drafty mountain hut

always at home, forever on the way

Month: April, 2013

20 April 1854

by layman k

Heard on the 14th a singular note on or near the hill, like a guinea-hen or other fowl, or a squeaking pump-handle. Heard [it] again this morning, and saw two large dark birds go off from a walnut with a loud squeaking quack. Is it a strange large woodpecker or possibly a teal? Heard the same at starlight, — ker-chuck ker-chuck ker-chuck. I think it is the red-wing only sings bobylee. Saw one pursuing a female(?).  I am not sure whether these or the crow blackbirds are the earliest. Saw a small black-striped warbler or flycatcher (?) on a willow. Hear the long-drawn scold of a flicker, sounding very loud over the water.

from the journals of Henry David Thoreau

19 April 1853

by layman k

April 19. Haverhill. — Willow and bass strip freely. Surveying Charles White’s long piece. Hear again that same nighthawk-like sound over a meadow at evening.

from the journals of Henry David Thoreau

18 April 1852

by layman k

For the first time I perceive this spring that the year is a circle. I see distinctly the spring are thus far. It is drawn with a firm line. Every incident is a parable of the Great Teacher. The cranberries washed up in the meadows and into the road on the causeways now yield a pleasant acid.

Why should just these sights and sounds accompany our life? Why should I hear the chattering of blackbirds, why smell the skunk each year ? I would fain explore the mysterious relation between myself and these things. I would at least know what these things unavoidably are, make a chart of our life, know how its shores trend, that butterflies reappear and when, know why just this circle of creatures completes the world. Can I not by expectation affect the revolutions of nature, make a clay to bring forth something new ?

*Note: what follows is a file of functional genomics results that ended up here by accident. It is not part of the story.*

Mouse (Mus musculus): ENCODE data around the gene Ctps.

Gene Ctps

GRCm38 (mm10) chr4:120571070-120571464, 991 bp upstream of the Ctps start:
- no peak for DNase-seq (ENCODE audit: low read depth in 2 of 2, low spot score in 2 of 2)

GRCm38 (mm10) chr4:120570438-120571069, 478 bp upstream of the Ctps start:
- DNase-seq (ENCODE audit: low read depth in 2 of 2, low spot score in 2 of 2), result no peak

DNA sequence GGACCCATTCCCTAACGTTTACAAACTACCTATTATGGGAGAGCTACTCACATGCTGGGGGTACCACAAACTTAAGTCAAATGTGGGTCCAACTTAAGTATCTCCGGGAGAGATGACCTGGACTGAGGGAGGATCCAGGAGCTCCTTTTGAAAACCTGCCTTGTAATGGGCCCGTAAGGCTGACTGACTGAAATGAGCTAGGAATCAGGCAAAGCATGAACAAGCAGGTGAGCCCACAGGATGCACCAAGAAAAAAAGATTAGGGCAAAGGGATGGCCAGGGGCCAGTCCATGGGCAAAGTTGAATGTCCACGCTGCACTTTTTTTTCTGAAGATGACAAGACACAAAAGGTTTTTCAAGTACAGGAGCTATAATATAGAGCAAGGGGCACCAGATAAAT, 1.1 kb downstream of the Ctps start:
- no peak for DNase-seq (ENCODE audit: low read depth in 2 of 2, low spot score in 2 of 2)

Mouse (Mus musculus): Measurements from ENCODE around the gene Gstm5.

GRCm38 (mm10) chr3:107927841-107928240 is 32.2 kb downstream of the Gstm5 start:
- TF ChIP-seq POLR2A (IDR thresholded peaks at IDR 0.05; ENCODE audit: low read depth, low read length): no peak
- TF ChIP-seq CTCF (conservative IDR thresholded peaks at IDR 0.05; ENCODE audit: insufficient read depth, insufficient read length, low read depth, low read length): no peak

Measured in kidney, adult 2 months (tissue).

As Cowley loved a garden, so I a forest.

from the journals of Henry David Thoreau

17 April 1860

by layman k

The evenings are very considerably shortened. We begin to be more out of doors, the less housed, think less, stir about more, are fuller of affairs and chores, come in chiefly to eat and to sleep.

from the journals of Henry David Thoreau

16 April 1859

by layman k

April 16. Sheldrakes yet on Walden, but I have not, identified a whistler for several weeks, — three or more .

from the journals of Henry David Thoreau

15 April 1858

by layman k

The naturalist accomplishes a great deal by patience, more perhaps than by activity. He must take his position, and then wait and watch. It is equally true of quadrupeds and reptiles. Sit still in the midst of their haunts.

from the journals of Henry David Thoreau

Sunday Joshu

by layman k

Once, while the master was out walking with Wan-yuan (Ban’en), he pointed to a pile of earth and said, “That would be a good place for a patrol-box.”
    Wen-yuan then went over to the place, stood there, and said, “Give me your passport.”
    The master punched him.
    Wen-yuan said, “Your passport is in order. Pass on.”

 
from The Recorded Sayings of Zen Master Joshu

Early Ch’an – The Lankavatara Sutra

by layman k

When one looks back the earliest roots of Ch’an the primary question is “what is it?”  What was it that distinguished Ch’an from other forms of Buddhism that had already taken hold in China and just what was it’s nature and practices. There doesn’t really seem to be a definitive answer on just what Ch’an was at the very beginning as the documentary record is particularly sparse and the founding is shrouded in myth and legend.  The founding of Ch’an of course is attributed to Bodhidharma and there are a number of references to him using the Lankavatara Sutra as his primary or only text.  There was enough of these references along with others in the early historical record that I felt I needed to devote some time to this sutra. Happily Bill Porter (Red Pine) has just published a new translation of The Lankavatara Sutra based explicitly on the Chinese translation often referenced in these early sources.